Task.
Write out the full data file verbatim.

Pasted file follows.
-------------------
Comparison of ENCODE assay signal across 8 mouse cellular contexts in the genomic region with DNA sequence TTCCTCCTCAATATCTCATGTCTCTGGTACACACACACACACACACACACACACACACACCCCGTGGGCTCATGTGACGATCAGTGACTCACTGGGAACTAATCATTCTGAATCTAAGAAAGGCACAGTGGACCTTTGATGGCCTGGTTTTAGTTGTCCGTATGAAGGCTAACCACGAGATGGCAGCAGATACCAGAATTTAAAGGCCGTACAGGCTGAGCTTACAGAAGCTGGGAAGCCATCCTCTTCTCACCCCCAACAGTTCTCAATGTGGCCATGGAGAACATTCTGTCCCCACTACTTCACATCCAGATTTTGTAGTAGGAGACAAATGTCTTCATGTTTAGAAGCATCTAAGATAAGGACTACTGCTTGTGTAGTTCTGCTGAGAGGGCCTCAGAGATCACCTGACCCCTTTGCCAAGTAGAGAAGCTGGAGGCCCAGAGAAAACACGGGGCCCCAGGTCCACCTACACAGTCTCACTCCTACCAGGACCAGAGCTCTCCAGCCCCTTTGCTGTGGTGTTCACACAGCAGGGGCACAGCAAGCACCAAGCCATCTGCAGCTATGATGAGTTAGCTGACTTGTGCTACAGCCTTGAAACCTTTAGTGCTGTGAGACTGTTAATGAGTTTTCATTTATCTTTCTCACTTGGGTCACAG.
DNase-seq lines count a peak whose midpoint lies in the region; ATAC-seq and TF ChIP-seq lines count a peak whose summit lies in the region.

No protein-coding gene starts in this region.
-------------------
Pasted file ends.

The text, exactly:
Comparison of ENCODE assay signal across 8 mouse cellular contexts in the genomic region with DNA sequence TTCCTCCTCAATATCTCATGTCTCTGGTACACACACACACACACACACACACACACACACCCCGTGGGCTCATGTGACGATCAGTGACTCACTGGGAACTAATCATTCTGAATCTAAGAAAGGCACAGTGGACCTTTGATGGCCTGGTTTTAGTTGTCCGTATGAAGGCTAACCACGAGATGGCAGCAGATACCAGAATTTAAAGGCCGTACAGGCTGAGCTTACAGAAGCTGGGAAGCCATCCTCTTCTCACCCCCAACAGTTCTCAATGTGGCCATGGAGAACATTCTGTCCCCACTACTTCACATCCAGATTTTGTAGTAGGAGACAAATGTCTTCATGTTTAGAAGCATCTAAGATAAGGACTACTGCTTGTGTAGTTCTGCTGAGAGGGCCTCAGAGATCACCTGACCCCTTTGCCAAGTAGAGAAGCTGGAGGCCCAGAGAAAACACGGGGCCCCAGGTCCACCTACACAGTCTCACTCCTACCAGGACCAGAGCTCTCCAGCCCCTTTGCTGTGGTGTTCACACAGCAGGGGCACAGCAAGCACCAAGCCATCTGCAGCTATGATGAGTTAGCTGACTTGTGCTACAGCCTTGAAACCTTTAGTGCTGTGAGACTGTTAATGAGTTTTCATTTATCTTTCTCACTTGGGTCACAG.
DNase-seq lines count a peak whose midpoint lies in the region; ATAC-seq and TF ChIP-seq lines count a peak whose summit lies in the region.

No protein-coding gene starts in this region.